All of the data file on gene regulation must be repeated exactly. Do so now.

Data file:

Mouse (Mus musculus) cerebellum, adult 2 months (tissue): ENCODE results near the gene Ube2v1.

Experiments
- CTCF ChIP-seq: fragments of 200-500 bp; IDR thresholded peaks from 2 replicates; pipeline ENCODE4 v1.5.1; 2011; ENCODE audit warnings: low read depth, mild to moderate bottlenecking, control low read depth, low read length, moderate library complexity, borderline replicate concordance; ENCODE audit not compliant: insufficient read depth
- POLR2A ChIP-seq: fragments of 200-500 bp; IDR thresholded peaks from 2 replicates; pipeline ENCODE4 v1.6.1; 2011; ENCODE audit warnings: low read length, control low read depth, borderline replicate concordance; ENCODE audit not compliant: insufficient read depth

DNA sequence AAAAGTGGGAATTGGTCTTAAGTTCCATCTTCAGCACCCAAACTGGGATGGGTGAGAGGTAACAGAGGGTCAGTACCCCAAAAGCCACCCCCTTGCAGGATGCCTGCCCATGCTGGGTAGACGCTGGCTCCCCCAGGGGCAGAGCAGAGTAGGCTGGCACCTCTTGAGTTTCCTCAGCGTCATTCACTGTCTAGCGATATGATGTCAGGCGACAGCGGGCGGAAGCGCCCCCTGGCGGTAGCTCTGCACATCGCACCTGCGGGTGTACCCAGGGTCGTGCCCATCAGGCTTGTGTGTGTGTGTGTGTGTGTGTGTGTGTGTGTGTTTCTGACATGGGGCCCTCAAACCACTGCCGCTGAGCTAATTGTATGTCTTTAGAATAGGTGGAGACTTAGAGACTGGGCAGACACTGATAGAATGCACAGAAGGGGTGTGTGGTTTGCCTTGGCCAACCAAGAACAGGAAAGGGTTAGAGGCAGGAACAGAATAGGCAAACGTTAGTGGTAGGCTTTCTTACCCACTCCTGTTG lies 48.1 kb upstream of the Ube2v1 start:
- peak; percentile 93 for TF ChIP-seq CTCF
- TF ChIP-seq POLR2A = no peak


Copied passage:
Mouse (Mus musculus) cerebellum, adult 2 months (tissue): ENCODE results near the gene Ube2v1.

Experiments
- CTCF ChIP-seq: fragments of 200-500 bp; IDR thresholded peaks from 2 replicates; pipeline ENCODE4 v1.5.1; 2011; ENCODE audit warnings: low read depth, mild to moderate bottlenecking, control low read depth, low read length, moderate library complexity, borderline replicate concordance; ENCODE audit not compliant: insufficient read depth
- POLR2A ChIP-seq: fragments of 200-500 bp; IDR thresholded peaks from 2 replicates; pipeline ENCODE4 v1.6.1; 2011; ENCODE audit warnings: low read length, control low read depth, borderline replicate concordance; ENCODE audit not compliant: insufficient read depth

DNA sequence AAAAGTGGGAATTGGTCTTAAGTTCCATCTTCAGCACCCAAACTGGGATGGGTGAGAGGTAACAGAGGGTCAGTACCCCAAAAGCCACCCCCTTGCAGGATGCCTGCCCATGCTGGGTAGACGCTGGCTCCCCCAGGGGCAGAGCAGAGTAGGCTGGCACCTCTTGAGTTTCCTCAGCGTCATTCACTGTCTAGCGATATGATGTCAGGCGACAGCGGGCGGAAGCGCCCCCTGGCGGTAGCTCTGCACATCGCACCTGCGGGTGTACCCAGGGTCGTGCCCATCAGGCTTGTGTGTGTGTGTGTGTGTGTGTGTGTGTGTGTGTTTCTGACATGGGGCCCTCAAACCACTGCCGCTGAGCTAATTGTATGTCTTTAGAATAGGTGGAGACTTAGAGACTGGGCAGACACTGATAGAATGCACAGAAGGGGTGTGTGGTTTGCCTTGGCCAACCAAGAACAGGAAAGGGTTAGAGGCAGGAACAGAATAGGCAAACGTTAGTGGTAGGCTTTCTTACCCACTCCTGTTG lies 48.1 kb upstream of the Ube2v1 start:
- peak; percentile 93 for TF ChIP-seq CTCF
- TF ChIP-seq POLR2A = no peak